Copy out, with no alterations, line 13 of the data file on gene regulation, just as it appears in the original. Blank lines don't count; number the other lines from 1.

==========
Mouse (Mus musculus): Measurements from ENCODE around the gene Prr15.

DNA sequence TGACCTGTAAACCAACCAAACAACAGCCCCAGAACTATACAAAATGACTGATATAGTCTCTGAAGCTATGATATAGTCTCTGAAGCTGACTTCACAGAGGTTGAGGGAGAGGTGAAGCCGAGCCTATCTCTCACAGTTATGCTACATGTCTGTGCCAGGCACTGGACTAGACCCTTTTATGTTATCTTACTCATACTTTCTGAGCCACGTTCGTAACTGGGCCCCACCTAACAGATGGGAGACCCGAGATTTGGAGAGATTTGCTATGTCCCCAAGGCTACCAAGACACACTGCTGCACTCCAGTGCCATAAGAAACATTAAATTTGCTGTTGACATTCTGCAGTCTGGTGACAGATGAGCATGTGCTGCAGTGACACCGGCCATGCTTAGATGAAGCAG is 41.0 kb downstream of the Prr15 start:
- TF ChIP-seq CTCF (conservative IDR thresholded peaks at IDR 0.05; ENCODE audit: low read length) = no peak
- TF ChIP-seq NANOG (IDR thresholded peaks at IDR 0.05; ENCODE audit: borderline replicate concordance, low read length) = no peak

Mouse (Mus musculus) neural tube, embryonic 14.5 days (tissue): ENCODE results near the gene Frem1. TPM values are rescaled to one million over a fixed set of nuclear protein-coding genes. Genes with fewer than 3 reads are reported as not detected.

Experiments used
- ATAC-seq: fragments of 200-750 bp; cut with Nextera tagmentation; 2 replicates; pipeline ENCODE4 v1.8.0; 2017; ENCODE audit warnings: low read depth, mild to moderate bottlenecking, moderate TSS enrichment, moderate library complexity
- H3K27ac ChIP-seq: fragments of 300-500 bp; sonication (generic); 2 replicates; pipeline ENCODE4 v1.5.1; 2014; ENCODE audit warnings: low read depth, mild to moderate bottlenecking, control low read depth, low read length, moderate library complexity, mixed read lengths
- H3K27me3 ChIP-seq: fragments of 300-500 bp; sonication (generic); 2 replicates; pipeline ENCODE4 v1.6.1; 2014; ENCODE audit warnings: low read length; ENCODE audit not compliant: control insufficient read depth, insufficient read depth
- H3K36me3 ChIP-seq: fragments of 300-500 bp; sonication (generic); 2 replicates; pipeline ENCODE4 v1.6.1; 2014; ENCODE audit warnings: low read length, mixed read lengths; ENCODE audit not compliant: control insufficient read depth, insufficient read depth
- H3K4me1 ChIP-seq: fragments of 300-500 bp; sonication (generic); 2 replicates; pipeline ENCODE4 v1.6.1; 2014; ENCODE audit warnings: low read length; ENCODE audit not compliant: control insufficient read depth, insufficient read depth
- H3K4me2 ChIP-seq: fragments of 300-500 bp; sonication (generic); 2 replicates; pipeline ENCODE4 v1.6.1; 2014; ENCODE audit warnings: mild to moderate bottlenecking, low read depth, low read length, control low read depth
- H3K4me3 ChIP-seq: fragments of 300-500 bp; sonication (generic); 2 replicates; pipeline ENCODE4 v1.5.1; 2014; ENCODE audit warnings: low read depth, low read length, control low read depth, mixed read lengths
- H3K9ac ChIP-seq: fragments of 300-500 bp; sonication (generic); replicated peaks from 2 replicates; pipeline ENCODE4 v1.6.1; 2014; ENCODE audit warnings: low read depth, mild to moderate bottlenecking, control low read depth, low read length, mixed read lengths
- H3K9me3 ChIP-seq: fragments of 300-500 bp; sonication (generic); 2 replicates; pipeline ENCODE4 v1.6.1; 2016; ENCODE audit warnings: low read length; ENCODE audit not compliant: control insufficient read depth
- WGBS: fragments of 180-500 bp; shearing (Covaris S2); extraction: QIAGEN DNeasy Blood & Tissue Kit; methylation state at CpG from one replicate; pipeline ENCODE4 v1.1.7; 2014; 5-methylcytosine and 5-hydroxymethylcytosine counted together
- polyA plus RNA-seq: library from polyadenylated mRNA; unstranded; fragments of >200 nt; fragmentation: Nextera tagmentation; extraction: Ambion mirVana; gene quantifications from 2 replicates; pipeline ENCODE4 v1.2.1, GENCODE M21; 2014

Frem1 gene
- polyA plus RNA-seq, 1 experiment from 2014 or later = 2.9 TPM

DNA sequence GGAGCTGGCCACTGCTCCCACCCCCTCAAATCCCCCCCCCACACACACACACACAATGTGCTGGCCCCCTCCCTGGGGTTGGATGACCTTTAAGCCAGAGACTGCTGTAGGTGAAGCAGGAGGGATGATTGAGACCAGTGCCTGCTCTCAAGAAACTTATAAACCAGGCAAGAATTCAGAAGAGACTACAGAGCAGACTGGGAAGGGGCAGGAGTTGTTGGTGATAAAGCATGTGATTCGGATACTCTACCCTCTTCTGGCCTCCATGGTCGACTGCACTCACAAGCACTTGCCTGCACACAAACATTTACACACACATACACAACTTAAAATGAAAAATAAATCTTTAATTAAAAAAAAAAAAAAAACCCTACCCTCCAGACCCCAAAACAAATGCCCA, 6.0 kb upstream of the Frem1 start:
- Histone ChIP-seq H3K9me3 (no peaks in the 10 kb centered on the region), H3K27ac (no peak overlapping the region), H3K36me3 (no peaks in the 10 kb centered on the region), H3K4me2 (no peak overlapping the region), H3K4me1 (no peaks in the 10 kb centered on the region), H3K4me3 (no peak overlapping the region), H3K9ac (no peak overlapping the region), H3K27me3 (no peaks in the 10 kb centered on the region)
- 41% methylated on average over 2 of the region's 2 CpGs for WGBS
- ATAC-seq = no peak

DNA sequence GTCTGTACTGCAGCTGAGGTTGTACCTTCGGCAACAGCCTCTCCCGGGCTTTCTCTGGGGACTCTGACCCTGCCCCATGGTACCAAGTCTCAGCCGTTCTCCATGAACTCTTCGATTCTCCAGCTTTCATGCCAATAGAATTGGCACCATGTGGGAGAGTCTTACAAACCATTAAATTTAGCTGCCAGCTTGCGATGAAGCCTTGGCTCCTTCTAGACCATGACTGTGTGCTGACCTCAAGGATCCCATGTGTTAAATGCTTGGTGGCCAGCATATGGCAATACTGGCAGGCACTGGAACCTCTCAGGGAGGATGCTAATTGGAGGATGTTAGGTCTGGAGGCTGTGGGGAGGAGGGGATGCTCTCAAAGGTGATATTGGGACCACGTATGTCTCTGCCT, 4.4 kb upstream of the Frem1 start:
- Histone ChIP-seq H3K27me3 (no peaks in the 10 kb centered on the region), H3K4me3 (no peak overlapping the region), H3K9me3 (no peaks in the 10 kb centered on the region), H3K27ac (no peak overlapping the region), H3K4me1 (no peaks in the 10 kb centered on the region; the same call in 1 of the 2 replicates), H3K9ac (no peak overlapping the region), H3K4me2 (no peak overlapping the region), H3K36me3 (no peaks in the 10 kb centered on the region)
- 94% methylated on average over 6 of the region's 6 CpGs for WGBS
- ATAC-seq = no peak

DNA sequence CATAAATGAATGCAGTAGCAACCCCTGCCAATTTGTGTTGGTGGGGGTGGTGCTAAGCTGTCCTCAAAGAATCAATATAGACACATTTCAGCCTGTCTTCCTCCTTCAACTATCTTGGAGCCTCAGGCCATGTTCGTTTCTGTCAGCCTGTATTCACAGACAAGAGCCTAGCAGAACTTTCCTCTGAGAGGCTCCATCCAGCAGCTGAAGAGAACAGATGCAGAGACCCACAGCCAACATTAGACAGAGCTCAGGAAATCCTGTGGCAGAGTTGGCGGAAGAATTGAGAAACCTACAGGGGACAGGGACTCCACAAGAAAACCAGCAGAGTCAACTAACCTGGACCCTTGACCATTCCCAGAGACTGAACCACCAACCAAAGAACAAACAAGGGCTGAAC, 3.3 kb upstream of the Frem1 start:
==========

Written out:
- H3K4me3 ChIP-seq: fragments of 300-500 bp; sonication (generic); 2 replicates; pipeline ENCODE4 v1.5.1; 2014; ENCODE audit warnings: low read depth, low read length, control low read depth, mixed read lengths